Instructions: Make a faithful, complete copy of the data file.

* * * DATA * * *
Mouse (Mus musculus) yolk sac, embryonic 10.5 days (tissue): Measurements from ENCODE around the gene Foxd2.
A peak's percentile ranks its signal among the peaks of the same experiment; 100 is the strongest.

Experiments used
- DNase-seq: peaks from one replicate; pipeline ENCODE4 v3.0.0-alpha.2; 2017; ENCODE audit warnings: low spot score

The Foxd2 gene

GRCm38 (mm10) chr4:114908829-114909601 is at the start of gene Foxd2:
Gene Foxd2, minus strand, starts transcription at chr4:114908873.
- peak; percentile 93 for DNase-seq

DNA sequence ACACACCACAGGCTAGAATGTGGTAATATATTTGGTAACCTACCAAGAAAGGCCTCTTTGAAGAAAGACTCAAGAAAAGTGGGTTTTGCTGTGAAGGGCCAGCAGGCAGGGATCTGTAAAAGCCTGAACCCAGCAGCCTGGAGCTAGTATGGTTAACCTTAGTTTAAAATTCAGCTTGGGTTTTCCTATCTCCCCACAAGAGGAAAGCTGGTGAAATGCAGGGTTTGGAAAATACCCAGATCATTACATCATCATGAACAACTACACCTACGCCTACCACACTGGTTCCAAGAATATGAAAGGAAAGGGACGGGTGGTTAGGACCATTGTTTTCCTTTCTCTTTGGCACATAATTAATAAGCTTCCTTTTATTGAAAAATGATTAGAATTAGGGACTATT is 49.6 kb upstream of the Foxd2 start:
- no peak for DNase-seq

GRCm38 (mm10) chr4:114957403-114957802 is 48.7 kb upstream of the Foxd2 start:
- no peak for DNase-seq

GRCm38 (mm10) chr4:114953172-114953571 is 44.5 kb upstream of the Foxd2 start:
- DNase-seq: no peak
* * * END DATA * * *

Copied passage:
Mouse (Mus musculus) yolk sac, embryonic 10.5 days (tissue): Measurements from ENCODE around the gene Foxd2.
A peak's percentile ranks its signal among the peaks of the same experiment; 100 is the strongest.

Experiments used
- DNase-seq: peaks from one replicate; pipeline ENCODE4 v3.0.0-alpha.2; 2017; ENCODE audit warnings: low spot score

The Foxd2 gene

GRCm38 (mm10) chr4:114908829-114909601 is at the start of gene Foxd2:
Gene Foxd2, minus strand, starts transcription at chr4:114908873.
- peak; percentile 93 for DNase-seq

DNA sequence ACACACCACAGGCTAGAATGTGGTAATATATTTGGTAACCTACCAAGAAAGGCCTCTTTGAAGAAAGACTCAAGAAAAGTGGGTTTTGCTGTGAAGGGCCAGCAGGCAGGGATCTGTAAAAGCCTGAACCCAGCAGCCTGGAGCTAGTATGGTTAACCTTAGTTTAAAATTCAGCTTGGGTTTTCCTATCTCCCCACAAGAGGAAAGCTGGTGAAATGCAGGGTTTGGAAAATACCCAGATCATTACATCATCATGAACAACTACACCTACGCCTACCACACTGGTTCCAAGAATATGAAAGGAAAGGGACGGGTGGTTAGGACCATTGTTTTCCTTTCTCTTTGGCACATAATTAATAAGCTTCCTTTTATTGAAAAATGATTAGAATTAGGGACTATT is 49.6 kb upstream of the Foxd2 start:
- no peak for DNase-seq

GRCm38 (mm10) chr4:114957403-114957802 is 48.7 kb upstream of the Foxd2 start:
- no peak for DNase-seq

GRCm38 (mm10) chr4:114953172-114953571 is 44.5 kb upstream of the Foxd2 start:
- DNase-seq: no peak